Students routinely develop these particular soft skills in a liberal arts environment – and especially at colleges where class sizes are kept small, which means that students have more opportunity for the give and take of class discussion. Small classes are great environments in which students learn not only to think critically but to contribute to the mix of ideas and to the larger work that’s going on around them. It’s a perfect model for what’s going on in the best work places.

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None of that is news at Duquesne. Our focus has always been on the whole person, on providing each student with an education for the mind, heart and spirit. We provide an experience that immerses all of our students, regardless of their majors, in a core of liberal arts, where the skills to be better listeners, better thinkers and more empathetic persons are developed. Moreover, wherever possible, classes at Duquesne stress ethics, the bedrock of decisions and the starting point for a life that has meaning and value. Beyond the classroom, students should seek opportunities - in community projects, internships and student organizations - where they can develop these soft skills. They will serve as a foundation for success in a career and in life.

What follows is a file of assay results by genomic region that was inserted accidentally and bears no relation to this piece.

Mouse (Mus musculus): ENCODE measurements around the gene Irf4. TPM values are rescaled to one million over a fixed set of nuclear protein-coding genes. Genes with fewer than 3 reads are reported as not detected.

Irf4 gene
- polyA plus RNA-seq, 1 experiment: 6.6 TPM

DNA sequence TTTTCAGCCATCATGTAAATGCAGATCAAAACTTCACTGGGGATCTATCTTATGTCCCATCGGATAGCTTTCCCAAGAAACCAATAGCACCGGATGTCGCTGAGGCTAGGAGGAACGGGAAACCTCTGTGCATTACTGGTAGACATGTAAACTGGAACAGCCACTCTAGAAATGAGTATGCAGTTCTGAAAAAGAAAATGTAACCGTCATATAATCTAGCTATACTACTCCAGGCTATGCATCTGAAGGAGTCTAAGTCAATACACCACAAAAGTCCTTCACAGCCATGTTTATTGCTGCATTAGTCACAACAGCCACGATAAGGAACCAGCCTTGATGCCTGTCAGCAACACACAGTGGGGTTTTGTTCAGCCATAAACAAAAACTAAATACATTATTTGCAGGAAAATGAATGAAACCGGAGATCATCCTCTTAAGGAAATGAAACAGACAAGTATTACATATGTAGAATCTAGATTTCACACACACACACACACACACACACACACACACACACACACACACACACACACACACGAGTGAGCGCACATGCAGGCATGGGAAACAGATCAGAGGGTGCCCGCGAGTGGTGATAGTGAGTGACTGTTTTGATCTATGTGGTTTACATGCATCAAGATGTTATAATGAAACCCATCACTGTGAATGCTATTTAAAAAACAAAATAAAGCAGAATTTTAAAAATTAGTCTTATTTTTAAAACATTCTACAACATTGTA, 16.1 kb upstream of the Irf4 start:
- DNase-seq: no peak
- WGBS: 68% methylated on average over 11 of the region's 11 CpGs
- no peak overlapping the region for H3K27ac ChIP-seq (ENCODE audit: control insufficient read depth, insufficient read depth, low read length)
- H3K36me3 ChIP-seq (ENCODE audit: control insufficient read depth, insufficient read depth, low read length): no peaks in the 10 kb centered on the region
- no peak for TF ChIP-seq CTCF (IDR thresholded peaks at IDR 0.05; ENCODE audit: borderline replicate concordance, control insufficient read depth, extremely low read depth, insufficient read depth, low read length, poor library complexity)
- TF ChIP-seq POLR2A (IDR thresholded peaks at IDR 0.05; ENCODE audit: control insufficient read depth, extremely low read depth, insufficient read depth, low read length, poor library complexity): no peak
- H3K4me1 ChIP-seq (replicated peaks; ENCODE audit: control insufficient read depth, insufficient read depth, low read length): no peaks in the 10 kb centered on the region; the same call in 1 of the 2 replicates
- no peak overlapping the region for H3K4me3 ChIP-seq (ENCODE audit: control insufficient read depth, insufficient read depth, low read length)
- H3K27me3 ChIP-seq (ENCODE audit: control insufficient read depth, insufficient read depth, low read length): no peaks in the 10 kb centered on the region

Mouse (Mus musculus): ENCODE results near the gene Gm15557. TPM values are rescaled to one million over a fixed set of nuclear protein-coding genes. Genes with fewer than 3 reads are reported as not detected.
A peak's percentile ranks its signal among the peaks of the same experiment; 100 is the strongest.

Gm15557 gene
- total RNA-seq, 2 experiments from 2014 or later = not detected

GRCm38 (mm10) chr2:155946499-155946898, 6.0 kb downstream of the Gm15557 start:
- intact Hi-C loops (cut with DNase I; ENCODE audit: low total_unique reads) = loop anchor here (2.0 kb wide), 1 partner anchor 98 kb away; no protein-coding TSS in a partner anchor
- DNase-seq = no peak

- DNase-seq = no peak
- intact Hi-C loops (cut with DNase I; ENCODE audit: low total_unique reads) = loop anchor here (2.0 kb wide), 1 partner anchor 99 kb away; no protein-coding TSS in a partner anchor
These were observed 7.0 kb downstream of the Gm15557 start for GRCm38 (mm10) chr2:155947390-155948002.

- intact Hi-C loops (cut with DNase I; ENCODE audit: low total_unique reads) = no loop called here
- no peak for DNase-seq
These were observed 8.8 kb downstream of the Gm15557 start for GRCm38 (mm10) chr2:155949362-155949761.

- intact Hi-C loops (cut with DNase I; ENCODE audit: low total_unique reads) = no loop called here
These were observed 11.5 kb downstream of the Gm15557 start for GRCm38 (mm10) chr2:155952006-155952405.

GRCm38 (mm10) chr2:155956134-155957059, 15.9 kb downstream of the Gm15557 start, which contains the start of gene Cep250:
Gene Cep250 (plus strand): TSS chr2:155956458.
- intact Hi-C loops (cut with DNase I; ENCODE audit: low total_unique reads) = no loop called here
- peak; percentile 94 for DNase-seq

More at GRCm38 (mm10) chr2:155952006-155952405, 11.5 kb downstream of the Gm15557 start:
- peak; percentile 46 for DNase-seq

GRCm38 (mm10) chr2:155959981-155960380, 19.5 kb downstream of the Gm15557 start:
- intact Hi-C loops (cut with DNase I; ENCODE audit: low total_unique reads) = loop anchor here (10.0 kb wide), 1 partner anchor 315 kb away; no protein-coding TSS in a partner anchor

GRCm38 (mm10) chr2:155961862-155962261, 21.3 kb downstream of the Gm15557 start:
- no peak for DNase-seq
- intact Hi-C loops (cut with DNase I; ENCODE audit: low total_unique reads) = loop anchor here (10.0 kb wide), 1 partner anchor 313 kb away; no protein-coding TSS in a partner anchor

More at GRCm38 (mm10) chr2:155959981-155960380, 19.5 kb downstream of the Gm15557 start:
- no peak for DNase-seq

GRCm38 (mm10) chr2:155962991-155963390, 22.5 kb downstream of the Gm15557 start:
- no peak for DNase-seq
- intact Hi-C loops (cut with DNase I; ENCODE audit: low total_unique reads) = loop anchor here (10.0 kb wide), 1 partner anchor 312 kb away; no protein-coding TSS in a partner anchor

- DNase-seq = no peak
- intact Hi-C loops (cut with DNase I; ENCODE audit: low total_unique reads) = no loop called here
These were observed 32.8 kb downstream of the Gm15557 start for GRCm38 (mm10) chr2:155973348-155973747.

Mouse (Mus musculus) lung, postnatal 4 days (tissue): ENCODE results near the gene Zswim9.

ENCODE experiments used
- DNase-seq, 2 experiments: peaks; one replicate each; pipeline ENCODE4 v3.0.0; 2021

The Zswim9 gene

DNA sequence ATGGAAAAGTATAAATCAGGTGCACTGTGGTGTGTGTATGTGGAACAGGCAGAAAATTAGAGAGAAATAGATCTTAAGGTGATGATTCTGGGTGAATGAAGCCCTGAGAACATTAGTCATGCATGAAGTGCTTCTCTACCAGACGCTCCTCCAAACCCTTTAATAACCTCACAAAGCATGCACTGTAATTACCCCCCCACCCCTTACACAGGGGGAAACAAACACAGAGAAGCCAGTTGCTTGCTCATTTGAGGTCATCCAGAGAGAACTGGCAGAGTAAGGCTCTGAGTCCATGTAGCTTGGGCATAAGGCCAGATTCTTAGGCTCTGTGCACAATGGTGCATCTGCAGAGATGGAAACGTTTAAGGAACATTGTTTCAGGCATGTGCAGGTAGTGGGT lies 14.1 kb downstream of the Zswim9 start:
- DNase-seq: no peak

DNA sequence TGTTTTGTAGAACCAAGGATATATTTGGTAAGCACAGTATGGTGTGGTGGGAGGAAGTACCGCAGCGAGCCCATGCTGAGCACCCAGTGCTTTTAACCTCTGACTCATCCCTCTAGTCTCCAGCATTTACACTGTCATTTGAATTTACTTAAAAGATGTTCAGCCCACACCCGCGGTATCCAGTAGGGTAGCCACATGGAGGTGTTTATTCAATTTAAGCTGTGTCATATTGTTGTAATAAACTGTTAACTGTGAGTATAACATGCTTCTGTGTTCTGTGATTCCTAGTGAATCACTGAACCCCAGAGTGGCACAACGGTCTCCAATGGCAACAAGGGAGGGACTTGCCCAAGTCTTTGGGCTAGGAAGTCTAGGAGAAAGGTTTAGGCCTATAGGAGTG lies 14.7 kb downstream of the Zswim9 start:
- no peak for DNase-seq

ident DENNIS WILKE ROSEDALE TECHNICAL COLLEGE

CHERYL NORTON SLIPPERY ROCK UNIVERSITY

Read through to the end to get my super-secret, brutally honest answer to this question but there are some things that you need to know first. Four of the most important soft skills necessary for a successful career are: Communication, Honesty, Humility, and Enthusiasm. In fact, most of these traits are listed in the Rosedale Tech Values Statement.

Communication skills top almost any list of skills sought after by employers, graduate programs and professional schools. Certainly students have numerous opportunities to learn those skills in a variety of classes, but I encourage them to hone their skills by participating in a student club or organization. What better way to apply classroom knowledge than to participate in an activity that requires one to communicate a position, argue for a cause or inspire others to participate.